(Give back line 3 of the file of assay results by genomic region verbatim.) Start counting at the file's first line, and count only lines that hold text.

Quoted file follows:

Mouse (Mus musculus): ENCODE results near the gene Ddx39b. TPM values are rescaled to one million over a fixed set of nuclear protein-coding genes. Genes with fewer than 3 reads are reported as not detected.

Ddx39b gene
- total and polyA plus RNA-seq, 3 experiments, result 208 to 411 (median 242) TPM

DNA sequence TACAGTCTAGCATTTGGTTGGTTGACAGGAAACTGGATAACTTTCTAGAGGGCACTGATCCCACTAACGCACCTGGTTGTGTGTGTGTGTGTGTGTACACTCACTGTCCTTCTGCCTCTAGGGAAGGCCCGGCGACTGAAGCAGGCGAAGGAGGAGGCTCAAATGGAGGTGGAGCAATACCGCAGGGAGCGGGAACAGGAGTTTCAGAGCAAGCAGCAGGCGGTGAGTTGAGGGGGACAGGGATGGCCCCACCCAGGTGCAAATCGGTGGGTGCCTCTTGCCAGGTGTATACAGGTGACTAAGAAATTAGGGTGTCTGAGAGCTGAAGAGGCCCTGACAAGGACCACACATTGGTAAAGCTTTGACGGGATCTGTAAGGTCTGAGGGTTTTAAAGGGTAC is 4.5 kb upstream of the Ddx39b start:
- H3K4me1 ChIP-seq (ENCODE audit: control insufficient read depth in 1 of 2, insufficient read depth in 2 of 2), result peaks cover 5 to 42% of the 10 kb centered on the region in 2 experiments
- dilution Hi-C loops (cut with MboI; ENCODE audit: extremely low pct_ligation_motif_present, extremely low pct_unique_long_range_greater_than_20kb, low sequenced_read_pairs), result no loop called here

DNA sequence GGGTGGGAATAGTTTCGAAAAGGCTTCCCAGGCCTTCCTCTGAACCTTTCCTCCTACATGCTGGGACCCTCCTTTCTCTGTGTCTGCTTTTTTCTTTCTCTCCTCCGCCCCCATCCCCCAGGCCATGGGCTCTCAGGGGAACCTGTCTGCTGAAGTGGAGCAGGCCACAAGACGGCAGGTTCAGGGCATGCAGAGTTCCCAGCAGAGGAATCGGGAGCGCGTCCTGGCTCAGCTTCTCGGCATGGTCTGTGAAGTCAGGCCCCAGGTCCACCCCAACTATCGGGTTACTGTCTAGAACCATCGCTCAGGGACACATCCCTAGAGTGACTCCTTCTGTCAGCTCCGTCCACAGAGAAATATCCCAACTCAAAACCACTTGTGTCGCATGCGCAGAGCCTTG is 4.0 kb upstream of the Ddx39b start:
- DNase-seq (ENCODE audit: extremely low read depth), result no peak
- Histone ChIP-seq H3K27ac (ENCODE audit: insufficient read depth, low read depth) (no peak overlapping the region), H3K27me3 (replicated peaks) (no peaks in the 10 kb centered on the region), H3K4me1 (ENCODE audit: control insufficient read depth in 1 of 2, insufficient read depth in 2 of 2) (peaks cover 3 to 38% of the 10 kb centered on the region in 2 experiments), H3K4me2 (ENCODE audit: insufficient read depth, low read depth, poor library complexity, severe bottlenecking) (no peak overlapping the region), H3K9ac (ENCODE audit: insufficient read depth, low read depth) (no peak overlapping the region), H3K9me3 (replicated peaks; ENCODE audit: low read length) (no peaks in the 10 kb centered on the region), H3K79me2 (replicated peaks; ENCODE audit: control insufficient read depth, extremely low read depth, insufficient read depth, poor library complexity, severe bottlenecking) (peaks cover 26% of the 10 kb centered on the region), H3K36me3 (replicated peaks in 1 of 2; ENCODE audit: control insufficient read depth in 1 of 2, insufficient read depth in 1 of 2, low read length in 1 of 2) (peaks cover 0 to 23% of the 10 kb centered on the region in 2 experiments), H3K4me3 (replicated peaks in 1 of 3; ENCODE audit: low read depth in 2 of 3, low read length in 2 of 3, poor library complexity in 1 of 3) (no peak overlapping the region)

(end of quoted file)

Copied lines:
- total and polyA plus RNA-seq, 3 experiments, result 208 to 411 (median 242) TPM